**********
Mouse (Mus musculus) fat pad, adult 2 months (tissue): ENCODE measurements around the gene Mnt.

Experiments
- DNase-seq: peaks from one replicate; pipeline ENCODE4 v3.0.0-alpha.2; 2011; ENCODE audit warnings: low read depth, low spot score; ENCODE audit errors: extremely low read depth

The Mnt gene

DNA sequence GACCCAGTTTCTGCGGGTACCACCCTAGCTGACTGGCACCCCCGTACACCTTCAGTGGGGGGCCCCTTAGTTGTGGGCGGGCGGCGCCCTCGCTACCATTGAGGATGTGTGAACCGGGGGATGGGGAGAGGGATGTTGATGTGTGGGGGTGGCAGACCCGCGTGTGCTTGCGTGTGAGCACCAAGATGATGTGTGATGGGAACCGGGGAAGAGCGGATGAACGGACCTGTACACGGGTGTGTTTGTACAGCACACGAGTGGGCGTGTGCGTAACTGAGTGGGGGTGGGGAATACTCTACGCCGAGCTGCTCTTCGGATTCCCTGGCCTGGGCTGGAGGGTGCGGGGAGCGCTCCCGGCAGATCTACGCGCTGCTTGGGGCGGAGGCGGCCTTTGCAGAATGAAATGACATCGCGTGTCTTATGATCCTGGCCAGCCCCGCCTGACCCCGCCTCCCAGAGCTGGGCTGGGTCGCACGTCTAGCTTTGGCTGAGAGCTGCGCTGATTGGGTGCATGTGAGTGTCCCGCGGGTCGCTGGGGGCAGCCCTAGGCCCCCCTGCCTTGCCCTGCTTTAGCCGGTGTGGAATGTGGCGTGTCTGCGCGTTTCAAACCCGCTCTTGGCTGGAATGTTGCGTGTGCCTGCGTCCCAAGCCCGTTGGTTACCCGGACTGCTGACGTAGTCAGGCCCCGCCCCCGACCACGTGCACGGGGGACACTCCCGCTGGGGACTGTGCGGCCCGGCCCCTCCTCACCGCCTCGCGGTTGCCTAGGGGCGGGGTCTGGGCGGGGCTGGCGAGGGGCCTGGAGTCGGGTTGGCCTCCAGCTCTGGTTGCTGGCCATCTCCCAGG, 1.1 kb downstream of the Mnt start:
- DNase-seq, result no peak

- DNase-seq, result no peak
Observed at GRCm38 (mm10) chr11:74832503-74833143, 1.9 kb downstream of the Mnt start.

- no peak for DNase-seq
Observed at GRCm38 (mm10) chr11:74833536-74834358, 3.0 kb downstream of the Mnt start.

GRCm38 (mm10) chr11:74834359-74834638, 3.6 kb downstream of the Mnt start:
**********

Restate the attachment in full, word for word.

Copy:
Mouse (Mus musculus) fat pad, adult 2 months (tissue): ENCODE measurements around the gene Mnt.

Experiments
- DNase-seq: peaks from one replicate; pipeline ENCODE4 v3.0.0-alpha.2; 2011; ENCODE audit warnings: low read depth, low spot score; ENCODE audit errors: extremely low read depth

The Mnt gene

DNA sequence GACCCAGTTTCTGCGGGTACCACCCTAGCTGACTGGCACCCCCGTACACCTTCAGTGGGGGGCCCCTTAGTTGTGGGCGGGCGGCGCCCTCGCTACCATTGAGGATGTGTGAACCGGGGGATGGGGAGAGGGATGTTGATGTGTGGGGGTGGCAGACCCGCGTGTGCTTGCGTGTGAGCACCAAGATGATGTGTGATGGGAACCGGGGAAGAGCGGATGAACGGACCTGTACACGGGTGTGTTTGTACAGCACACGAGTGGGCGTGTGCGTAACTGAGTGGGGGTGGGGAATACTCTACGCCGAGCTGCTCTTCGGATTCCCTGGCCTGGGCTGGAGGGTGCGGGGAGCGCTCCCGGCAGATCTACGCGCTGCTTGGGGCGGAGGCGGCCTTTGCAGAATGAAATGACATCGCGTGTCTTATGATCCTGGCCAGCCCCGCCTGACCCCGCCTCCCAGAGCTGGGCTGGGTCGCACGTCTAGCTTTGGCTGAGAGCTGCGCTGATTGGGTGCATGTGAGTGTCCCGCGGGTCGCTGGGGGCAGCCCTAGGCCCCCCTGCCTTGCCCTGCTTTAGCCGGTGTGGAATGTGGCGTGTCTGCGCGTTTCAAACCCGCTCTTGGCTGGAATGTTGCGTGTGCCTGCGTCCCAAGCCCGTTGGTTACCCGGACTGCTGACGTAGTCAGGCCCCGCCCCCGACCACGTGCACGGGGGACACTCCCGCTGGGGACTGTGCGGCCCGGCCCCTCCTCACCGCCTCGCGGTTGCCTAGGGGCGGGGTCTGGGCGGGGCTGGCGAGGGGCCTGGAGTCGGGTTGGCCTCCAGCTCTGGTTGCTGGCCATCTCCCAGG, 1.1 kb downstream of the Mnt start:
- DNase-seq, result no peak

- DNase-seq, result no peak
Observed at GRCm38 (mm10) chr11:74832503-74833143, 1.9 kb downstream of the Mnt start.

- no peak for DNase-seq
Observed at GRCm38 (mm10) chr11:74833536-74834358, 3.0 kb downstream of the Mnt start.

GRCm38 (mm10) chr11:74834359-74834638, 3.6 kb downstream of the Mnt start: